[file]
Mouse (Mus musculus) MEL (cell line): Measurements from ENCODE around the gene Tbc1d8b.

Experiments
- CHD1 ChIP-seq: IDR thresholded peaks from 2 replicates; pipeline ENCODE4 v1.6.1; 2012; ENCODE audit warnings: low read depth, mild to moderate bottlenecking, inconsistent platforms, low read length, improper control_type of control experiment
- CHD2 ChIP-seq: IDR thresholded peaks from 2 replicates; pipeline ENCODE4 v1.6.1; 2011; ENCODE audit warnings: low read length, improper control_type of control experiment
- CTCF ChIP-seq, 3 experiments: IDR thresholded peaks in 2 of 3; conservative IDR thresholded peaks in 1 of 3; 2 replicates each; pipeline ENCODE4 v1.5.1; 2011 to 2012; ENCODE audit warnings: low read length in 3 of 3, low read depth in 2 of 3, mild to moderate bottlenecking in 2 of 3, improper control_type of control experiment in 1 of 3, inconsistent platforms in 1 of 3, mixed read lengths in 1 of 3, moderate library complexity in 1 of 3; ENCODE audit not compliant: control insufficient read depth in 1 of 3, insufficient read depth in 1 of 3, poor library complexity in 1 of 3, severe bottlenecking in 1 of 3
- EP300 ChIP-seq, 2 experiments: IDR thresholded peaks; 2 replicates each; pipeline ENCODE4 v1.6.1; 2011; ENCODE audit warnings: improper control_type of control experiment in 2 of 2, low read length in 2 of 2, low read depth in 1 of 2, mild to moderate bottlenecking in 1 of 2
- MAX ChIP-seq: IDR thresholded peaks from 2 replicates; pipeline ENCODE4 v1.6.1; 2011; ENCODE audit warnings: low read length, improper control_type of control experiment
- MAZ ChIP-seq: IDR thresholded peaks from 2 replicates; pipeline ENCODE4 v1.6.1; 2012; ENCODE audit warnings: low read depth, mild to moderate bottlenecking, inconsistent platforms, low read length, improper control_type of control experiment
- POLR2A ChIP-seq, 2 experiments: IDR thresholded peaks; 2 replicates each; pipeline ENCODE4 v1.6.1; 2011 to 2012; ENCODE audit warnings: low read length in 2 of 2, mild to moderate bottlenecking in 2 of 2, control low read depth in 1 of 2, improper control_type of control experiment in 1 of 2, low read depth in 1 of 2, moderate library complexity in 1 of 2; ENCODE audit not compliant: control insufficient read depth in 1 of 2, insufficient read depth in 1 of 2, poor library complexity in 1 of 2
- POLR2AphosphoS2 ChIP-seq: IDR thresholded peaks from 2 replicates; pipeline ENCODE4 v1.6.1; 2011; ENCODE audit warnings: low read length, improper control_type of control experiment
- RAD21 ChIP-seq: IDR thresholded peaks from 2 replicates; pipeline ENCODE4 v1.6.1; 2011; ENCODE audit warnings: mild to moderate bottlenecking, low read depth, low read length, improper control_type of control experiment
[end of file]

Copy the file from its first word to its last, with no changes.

Mouse (Mus musculus) MEL (cell line): Measurements from ENCODE around the gene Tbc1d8b.

Experiments
- CHD1 ChIP-seq: IDR thresholded peaks from 2 replicates; pipeline ENCODE4 v1.6.1; 2012; ENCODE audit warnings: low read depth, mild to moderate bottlenecking, inconsistent platforms, low read length, improper control_type of control experiment
- CHD2 ChIP-seq: IDR thresholded peaks from 2 replicates; pipeline ENCODE4 v1.6.1; 2011; ENCODE audit warnings: low read length, improper control_type of control experiment
- CTCF ChIP-seq, 3 experiments: IDR thresholded peaks in 2 of 3; conservative IDR thresholded peaks in 1 of 3; 2 replicates each; pipeline ENCODE4 v1.5.1; 2011 to 2012; ENCODE audit warnings: low read length in 3 of 3, low read depth in 2 of 3, mild to moderate bottlenecking in 2 of 3, improper control_type of control experiment in 1 of 3, inconsistent platforms in 1 of 3, mixed read lengths in 1 of 3, moderate library complexity in 1 of 3; ENCODE audit not compliant: control insufficient read depth in 1 of 3, insufficient read depth in 1 of 3, poor library complexity in 1 of 3, severe bottlenecking in 1 of 3
- EP300 ChIP-seq, 2 experiments: IDR thresholded peaks; 2 replicates each; pipeline ENCODE4 v1.6.1; 2011; ENCODE audit warnings: improper control_type of control experiment in 2 of 2, low read length in 2 of 2, low read depth in 1 of 2, mild to moderate bottlenecking in 1 of 2
- MAX ChIP-seq: IDR thresholded peaks from 2 replicates; pipeline ENCODE4 v1.6.1; 2011; ENCODE audit warnings: low read length, improper control_type of control experiment
- MAZ ChIP-seq: IDR thresholded peaks from 2 replicates; pipeline ENCODE4 v1.6.1; 2012; ENCODE audit warnings: low read depth, mild to moderate bottlenecking, inconsistent platforms, low read length, improper control_type of control experiment
- POLR2A ChIP-seq, 2 experiments: IDR thresholded peaks; 2 replicates each; pipeline ENCODE4 v1.6.1; 2011 to 2012; ENCODE audit warnings: low read length in 2 of 2, mild to moderate bottlenecking in 2 of 2, control low read depth in 1 of 2, improper control_type of control experiment in 1 of 2, low read depth in 1 of 2, moderate library complexity in 1 of 2; ENCODE audit not compliant: control insufficient read depth in 1 of 2, insufficient read depth in 1 of 2, poor library complexity in 1 of 2
- POLR2AphosphoS2 ChIP-seq: IDR thresholded peaks from 2 replicates; pipeline ENCODE4 v1.6.1; 2011; ENCODE audit warnings: low read length, improper control_type of control experiment
- RAD21 ChIP-seq: IDR thresholded peaks from 2 replicates; pipeline ENCODE4 v1.6.1; 2011; ENCODE audit warnings: mild to moderate bottlenecking, low read depth, low read length, improper control_type of control experiment